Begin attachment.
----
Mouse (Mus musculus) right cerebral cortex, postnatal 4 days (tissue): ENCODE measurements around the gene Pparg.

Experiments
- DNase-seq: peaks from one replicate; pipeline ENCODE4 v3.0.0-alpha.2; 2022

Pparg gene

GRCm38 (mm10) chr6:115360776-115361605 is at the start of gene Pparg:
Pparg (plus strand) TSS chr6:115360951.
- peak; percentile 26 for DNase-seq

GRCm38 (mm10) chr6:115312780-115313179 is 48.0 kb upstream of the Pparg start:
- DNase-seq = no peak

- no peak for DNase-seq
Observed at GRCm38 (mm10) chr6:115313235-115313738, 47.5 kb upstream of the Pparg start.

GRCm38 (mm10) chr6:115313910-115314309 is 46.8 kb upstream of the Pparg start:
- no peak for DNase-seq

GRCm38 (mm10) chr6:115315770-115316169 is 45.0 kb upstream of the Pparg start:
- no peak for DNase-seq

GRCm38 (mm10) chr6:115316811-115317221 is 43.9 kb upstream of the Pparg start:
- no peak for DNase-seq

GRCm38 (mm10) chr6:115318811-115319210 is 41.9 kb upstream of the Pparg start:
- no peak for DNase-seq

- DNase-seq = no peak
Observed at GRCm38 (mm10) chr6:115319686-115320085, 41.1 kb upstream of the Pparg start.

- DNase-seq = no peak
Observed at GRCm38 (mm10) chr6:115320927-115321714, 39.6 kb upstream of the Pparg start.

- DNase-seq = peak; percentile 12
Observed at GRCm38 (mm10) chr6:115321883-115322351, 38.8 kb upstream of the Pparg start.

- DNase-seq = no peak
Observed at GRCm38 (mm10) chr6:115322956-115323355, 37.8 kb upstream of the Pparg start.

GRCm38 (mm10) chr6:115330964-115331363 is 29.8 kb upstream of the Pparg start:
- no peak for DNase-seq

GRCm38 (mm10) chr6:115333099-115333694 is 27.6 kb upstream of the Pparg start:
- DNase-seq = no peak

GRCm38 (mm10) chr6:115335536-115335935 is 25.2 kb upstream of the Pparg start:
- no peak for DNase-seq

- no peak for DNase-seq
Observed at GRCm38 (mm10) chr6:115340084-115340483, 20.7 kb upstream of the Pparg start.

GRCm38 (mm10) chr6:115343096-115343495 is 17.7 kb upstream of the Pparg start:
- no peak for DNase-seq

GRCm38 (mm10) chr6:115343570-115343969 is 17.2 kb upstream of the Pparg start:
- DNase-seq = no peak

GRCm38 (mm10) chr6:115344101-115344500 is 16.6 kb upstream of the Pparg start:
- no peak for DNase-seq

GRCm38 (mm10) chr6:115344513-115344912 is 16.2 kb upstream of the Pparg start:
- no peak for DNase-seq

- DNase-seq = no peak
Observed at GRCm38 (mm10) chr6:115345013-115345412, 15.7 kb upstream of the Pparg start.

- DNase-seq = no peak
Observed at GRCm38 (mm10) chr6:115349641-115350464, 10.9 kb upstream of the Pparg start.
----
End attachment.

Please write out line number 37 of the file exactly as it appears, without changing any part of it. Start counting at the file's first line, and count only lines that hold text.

- no peak for DNase-seq